Today a sleepy settlement between Picton and Blenheim, Tuamarina was the site of bloody conflict in June 1843. The New Zealand Company believed they had bought the Wairau Plains – but Ngāti Toa chief Te Rauparaha considered that the area had not been purchased. He evicted surveyors from the Wairau, and when a party of settlers arrived to arrest him, conflict broke out.
Narrator: Tuamarina is a small and peaceful settlement between Picton and Blenheim. But, in 1843, it was the explosive flashpoint of two colliding cultures.
In the late 1830s, much of the upper South Island belonged to the Ngāti Toa tribe. Two of its chiefs, Te Rauparaha and his nephew Te Rangihaeata, had forcibly acquired the land from other iwi during the 1830s in a series of armed raids.
One of the European settlers in the area was a whaling captain called John Blenkinsopp. He negotiated with Ngāti Toa to take wood and water from Cloudy Bay in return for a ship’s cannon. But the deed that Blenkinsopp drew up, and that the chiefs signed, sold 26,500 acres of the Wairau Plains to Blenkinsopp. This duplicitous document, which the chiefs didn’t understand, would soon cause great harm.
Though Ngāti Toa had sold large areas of land to the European settlers, especially in Wellington and Nelson, they had carefully retained other areas, including the Wairau Plains.
Settlers were flooding into Nelson, and they were desperate for more land. The New Zealand Company’s Nelson agent, Arthur Wakefield, tried to invoke Blenkinsopp’s deed. The Company had purchased it in 1839 and believed it gave them ownership of the Wairau Plains. Wakefield sent a surveyor, J.W. Barnicoat, to survey the area.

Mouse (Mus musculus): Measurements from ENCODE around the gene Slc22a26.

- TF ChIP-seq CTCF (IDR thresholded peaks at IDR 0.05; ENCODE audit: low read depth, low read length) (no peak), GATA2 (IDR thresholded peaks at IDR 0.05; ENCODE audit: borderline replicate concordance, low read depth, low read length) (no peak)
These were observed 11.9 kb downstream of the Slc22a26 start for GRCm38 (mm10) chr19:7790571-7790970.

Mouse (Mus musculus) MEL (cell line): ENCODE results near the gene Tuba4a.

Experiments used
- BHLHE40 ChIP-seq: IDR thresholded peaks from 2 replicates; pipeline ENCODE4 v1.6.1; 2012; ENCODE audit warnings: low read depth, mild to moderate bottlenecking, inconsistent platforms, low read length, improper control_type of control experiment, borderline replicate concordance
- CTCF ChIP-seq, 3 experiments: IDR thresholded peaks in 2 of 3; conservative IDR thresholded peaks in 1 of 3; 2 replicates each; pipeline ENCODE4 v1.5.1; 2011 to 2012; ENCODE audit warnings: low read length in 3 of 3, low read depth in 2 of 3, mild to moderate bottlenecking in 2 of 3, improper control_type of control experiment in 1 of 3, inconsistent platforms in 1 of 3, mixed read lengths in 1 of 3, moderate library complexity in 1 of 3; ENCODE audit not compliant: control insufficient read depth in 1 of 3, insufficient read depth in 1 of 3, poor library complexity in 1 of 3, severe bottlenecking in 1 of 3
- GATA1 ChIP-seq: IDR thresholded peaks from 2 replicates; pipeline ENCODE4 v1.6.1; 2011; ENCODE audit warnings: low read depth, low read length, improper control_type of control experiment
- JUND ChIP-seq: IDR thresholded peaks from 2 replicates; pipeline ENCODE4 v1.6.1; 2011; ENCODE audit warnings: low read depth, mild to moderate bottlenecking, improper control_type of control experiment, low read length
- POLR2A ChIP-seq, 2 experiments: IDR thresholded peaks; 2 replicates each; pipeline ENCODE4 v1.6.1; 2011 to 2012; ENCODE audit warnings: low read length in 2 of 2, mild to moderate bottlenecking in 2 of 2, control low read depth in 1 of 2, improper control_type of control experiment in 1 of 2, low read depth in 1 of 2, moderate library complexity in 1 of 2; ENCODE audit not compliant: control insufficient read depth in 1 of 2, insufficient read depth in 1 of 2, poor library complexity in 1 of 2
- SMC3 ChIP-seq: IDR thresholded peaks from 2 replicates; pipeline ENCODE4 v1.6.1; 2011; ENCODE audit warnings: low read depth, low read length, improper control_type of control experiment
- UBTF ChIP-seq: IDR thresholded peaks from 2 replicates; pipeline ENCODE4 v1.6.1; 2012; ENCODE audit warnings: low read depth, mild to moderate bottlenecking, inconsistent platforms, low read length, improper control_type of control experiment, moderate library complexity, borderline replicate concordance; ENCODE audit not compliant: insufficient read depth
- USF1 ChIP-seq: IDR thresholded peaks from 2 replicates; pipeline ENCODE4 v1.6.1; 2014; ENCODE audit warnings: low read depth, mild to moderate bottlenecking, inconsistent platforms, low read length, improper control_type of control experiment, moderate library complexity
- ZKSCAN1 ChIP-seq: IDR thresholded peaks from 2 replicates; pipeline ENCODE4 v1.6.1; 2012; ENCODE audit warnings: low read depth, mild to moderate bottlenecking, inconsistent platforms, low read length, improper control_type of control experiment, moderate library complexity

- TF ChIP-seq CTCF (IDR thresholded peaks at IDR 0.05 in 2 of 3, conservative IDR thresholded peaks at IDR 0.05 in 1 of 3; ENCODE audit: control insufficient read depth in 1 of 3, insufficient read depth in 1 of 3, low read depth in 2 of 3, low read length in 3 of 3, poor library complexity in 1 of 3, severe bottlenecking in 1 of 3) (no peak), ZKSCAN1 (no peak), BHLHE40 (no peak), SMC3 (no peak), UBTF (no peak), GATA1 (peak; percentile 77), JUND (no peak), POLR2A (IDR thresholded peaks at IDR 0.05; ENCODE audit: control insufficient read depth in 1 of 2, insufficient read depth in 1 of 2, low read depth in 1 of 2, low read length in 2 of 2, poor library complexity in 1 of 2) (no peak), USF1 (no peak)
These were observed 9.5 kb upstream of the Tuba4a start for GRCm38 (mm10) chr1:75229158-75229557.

When Ngāti Toa heard of this, Te Rauparaha and Te Rangihaeata asked the Native Land Commissioner in Wellington to intervene. But when he failed treat the matter with any urgency, the two chiefs and a large party travelled to the Wairau. There they evicted Barnicoat and his chainman and burnt down their crude hut.
This incensed Nelson’s settlers. So Arthur Wakefield and a local magistrate, H.A. Thompson, as well as a motley band of 50 settlers proceeded to the Wairau Plains; confident that a show of force would deter Ngāti Toa.
The two groups met at Tuamarina, on the edge of the plains. In a tense encounter, Thompson tried to arrest Te Rauparaha. At the same time, one of the nervous Nelson settlers fired a shot that killed Te Rongo, the wife of Te Rangihaeata. In the fight that followed, nine settlers and seven Māori were killed. Twenty-seven of the settlers managed to flee, but Thompson, Wakefield and 11 others surrendered.
Te Rauparaha was willing to spare the men but Te Rangihaeata claimed the right of utu, or revenge, for the death of his wife. All the Europeans were bludgeoned to death, mostly by Te Rangihaeata. The survivors made their way back to Nelson.
The European settlers in Wellington and Nelson became extremely nervous about what might follow, as a local newspaper noted.
Actor’s voice: We cannot but view with deep regret, the futile attempt made to arrest a powerful chief without a sufficient force. That a party of persons, unaccustomed to warfare, should suffer defeat, was no more than might be expected. But the effect will not end there. Blood has been shed on both sides, and we fear a spirit of hostility has been raised in the minds of the Natives which will be difficult to eradicate.
Narrator: The Ngāti Toa party returned home expecting reprisals, but [Acting] Governor Shortland made no effort to punish the tribe. While this infuriated many settlers, Shortland lacked sufficient troops to be confident of winning against Ngāti Toa.
Despite this setback, the settlers got the Wairau three years later in 1846. The new Governor, Grey, seized Te Rauparaha and held him for almost two years as a prisoner without trial. Then he pursued Te Rangihaeata, who was forced to retreat to the Manawatū. As a condition of Te Rauparaha’s release, Ngāti Toa had to sell the Wairau.
Today Blenkinsopp’s cannon sits in pride of place outside the Marlborough District Council office in Blenheim, and at Tuamarina, a monument to the surveyor Barnicoat commemorates the role of surveyors.